Margaret Wacieni and her husband, James Wacieni, tried to have a baby for a decade but suffered seven miscarriages and almost gave up hope of ever having a baby of their own. In 2014, they finally achieved their dream of becoming parents but it came at a cost. Margaret gives LILY RONOH-WAWERU a blow-by-blow account of her unwavering search for a baby.
When I knocked the door to Margaret Wacieni’s home in Kikuyu, Kiambu County, a small boy, no more than two years of age, pulls it wide open.
He squeals in excitement as if he has been waiting for me. His mother, Margaret, stares at him in awe before turning to usher me in.
Her deep, almost protective, love for her son is palpable and it is understandable for it took seven miscarriages before she was finally able to have a baby and watch him grow.
Margaret met the love of her life, James Wacieni Kariuki, in 2000 while they were both serving at the Bahati PCEA Church in Nairobi.
Theirs was not love at first sight, but their attraction to each other grew into love, which culminated in matrimony when they exchanged marriage vows on May 1, 2004.
Barely two months into their marriage, Margaret suffered a debilitating back pain. It was during this period that James mettle and love for his young wife was put to test.
“In our second month of marriage, I started having back pains that made it almost impossible to walk. James would pick me from the bus stop every evening. It was trying times for both us and I wondered why our marriage started on such a wrong footing. James was very caring and understanding of my situation and he didn’t hesitate to handle household chores. When I conceived, the pain went away and James was elated,” explains the 42-year-old.
The first two months of pregnancy were smooth. However, in the third month, she experienced pain in her lower abdomen and felt very fatigued. She went to the ladies and noticed she was spotting.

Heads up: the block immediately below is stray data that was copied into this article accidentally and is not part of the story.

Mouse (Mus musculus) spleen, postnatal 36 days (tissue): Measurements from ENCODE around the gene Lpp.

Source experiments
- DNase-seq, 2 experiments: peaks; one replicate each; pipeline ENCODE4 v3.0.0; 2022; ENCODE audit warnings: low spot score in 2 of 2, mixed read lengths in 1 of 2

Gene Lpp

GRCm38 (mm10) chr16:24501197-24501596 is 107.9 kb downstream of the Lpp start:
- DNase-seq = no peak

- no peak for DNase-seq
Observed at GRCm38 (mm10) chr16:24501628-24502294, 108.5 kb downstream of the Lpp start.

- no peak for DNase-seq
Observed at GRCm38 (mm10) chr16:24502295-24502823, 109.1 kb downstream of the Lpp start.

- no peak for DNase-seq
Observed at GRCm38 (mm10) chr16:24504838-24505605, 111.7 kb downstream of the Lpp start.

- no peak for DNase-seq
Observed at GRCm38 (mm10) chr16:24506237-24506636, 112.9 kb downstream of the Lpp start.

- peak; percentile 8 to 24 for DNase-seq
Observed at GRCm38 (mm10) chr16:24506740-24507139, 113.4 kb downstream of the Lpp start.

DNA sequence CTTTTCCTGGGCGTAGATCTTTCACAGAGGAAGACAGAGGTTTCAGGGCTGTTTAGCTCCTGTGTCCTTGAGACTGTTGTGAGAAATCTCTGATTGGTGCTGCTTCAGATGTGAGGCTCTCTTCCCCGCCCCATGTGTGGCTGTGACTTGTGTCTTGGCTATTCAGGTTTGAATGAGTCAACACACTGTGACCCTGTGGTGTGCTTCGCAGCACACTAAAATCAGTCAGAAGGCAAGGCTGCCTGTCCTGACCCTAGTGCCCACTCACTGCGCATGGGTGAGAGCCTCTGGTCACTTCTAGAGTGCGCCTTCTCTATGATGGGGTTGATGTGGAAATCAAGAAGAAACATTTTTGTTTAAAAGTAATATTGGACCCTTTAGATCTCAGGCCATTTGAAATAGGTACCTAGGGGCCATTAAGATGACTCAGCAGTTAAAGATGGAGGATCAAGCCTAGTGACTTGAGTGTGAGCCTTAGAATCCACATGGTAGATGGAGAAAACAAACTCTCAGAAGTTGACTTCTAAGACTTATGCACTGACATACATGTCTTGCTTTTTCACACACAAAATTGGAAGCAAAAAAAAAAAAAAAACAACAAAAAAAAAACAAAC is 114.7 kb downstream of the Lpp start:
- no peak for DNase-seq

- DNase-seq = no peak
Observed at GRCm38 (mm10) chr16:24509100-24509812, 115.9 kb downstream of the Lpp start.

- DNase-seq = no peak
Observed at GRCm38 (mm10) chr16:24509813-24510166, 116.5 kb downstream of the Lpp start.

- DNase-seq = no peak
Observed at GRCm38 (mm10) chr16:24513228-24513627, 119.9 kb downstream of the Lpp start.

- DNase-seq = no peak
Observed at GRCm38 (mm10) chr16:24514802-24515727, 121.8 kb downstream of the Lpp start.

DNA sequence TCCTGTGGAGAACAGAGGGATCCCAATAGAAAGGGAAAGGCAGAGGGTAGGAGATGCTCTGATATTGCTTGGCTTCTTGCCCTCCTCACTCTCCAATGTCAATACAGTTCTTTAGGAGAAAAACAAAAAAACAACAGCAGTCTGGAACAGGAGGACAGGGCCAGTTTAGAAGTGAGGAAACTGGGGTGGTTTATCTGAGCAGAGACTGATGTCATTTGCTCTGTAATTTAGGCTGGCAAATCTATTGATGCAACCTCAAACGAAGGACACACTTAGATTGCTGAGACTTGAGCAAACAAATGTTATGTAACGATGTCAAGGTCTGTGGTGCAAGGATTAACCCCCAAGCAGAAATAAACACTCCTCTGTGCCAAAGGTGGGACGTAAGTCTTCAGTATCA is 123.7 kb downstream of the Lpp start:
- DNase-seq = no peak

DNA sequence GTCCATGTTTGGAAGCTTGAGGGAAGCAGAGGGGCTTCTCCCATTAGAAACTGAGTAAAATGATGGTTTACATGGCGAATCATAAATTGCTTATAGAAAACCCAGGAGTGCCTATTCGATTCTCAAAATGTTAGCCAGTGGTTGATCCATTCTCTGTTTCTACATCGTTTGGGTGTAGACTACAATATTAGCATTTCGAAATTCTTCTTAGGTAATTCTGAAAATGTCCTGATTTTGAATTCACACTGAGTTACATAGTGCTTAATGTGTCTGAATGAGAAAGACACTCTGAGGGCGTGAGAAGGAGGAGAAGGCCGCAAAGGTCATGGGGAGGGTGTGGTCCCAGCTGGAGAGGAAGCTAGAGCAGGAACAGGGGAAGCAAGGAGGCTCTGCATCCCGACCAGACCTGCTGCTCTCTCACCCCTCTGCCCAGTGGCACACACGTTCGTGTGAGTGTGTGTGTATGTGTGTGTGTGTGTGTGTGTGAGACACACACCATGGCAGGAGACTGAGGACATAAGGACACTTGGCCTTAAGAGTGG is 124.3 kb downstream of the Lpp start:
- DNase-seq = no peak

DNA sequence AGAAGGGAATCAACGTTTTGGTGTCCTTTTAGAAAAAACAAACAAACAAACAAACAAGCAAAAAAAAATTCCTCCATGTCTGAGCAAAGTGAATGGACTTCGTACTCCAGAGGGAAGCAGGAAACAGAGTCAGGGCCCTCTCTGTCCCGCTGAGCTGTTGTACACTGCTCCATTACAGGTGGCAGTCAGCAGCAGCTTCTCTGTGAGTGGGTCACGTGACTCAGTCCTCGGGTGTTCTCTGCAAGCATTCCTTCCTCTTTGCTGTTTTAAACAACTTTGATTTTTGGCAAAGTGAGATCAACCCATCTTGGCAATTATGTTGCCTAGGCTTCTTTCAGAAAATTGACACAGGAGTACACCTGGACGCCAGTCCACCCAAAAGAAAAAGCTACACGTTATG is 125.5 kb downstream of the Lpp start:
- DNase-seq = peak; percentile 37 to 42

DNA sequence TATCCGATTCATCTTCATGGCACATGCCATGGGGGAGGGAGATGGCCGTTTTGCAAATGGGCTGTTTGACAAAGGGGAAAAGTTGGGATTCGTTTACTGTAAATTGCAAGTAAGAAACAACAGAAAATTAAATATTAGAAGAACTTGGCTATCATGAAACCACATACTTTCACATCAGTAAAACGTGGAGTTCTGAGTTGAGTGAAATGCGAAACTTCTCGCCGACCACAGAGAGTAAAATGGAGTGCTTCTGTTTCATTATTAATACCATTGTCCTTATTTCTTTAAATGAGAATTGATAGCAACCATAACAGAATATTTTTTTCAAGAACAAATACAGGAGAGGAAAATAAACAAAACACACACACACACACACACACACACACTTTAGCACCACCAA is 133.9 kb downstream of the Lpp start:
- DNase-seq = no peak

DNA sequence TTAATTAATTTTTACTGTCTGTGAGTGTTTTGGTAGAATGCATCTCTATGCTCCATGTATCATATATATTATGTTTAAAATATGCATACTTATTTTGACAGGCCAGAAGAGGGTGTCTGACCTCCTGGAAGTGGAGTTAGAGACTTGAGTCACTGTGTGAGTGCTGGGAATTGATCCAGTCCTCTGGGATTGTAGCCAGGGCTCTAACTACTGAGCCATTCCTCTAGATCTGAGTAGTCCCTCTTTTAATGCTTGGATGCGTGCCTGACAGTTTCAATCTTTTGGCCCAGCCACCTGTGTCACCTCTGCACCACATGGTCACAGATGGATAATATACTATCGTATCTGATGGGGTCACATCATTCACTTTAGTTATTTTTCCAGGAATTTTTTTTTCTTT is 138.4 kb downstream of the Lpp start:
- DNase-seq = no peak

She abandoned whatever she was doing and rushed to see a gynaecologist. She was now bleeding and the scan results showed a blighted ovum (when the embryo fails to develop). She was referred to Kenyatta National Hospital and as she waited to be attended to, the embryo was expelled.
Together with her husband and sister who had come to give her support, they went home in the wee hours of the night dejected and traumatised.
It was difficult for the young couple to come to terms with the loss and unbeknown to them, it was only the beginning. Her husband and pillar of strength encouraged her and the pain soon faded. Six months later, she conceived. Everything went well and they watched as the pregnancy bloomed.
In the fifth month of pregnancy, she experienced pain in her lower abdomen and back while at work. She called her husband and sister who took her to a nearby hospital where they were informed that the foetus was being expelled. She was admitted. At around six the following morning, she had a miscarriage.
The couple really desired to have a child and thus did not